Immediate radical cystectomy vs conservative management for high grade cT1 bladder cancer: is there a survival difference?


Gina M. Badalato, Columbia University, Department of Urology, 161 Fort Washington Avenue, Herbert Irving Pavilion 11th Floor, New York, NY 10032, USA. e-mail:


Study Type – Aetiology (individual cohort)

Level of Evidence 2b

What's known on the subject? and What does the study add?

For patients with high grade (HG) non-muscle invasive urothelial cell cancer (UCC) of the bladder, transurethral resection of bladder tumor (TURBT) in conjunction with induction and maintenance intravesical therapy is a commonly used treatment modality.

Early cystectomy, although offering the best opportunity for cure, would in turn constitute overtreatment in some cases.

Conservative management strategies, as opposed to radical surgery, are a viable treatment option within a well selected subset of patients with HG T1 UCC.


  • • To determine whether a survival difference exists between patients with high grade (HG) cT1 urothelial cell carcinoma (UCC) receiving immediate radical cystectomy (IRC) as opposed to those choosing bladder-sparing therapy.


  • • Between January 1990 and August 2010, 349 patients were retrospectively identified with a diagnosis of HG cT1 UCC of the bladder. Patients were divided into two groups: those who underwent IRC and those treated with conservative management (CM), consisting of transurethral resection of the bladder tumour (TURBT) and intravesical therapy. IRC was defined as surgery within 90 days of HG cT1 diagnosis with no intervening transurethral resection (TUR) or intravesical therapy (IVT). Trends in patient selection and cancer-specific survival (CSS) were analyzed over consecutive decades.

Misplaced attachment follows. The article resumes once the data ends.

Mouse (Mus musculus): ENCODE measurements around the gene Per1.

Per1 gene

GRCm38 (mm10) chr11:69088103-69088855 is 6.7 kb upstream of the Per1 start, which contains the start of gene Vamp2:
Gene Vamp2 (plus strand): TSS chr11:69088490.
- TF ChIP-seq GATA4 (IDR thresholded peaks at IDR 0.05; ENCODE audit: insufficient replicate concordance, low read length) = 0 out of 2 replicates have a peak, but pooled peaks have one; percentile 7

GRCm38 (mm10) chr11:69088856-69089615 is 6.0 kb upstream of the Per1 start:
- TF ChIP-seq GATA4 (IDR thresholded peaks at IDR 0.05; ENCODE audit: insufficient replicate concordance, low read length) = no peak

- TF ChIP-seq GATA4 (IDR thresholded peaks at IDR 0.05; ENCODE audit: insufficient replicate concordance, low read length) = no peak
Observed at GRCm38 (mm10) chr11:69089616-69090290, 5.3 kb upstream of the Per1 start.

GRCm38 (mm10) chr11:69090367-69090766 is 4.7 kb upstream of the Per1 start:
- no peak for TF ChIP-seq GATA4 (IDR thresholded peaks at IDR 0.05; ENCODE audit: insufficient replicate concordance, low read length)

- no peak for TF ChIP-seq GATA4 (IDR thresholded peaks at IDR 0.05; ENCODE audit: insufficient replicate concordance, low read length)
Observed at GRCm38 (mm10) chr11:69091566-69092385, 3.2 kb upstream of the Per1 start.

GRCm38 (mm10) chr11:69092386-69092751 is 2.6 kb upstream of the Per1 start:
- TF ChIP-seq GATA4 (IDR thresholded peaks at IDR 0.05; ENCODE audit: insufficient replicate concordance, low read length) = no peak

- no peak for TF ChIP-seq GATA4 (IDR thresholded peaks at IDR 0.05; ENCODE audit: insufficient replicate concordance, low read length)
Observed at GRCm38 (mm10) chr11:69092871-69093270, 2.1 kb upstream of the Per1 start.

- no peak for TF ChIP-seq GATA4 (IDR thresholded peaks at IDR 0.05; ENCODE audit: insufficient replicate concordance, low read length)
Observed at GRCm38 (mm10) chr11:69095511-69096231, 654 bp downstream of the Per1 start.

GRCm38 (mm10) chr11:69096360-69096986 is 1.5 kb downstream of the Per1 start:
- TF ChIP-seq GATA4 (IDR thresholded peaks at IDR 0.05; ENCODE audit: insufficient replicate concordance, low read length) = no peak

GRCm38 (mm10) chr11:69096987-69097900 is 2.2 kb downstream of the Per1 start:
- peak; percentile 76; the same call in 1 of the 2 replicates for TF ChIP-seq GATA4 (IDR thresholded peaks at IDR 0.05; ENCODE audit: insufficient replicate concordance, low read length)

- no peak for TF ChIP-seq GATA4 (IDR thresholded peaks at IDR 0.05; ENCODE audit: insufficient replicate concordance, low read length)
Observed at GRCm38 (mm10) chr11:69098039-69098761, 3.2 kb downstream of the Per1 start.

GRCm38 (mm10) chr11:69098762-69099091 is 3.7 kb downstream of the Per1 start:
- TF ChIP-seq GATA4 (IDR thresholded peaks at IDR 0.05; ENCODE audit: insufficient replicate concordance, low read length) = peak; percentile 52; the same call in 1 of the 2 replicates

• • The primary outcome was to compare CSS among patients during consecutive decades whereby management paradigms shifted from IRC to CM. The secondary outcome was to examine whether patient selection changed over time for each respective intervention.


  • • One hundred and thirteen patients underwent IRC and 236 had CM. From 1990 to 1999, only 90 patients were diagnosed with HG cT1 disease, and a majority of patients (n= 54) underwent IRC. From 2000 to 2010, only 23% (59/259) of the patients with HG cT1 underwent IRC. Despite 42.3% more patients successfully maintaining their bladder in the long-term, no difference in 5 year bladder CSS was noted between decades (77% vs 80% consecutively, P= 0.566). A subset analysis of risk factors for bladder cancer progression/recurrence demonstrated more patients with lymphovascular invasion (LVI) on TUR underwent IRC in the current era (13/59 (22.0%) vs 13/200 (6.5%), P < 0.001). These findings remain to be validated in prospective work at other institutions.


  • • Conservative management strategies are a viable treatment option within a well selected subset of patients with HG cT1 UCC.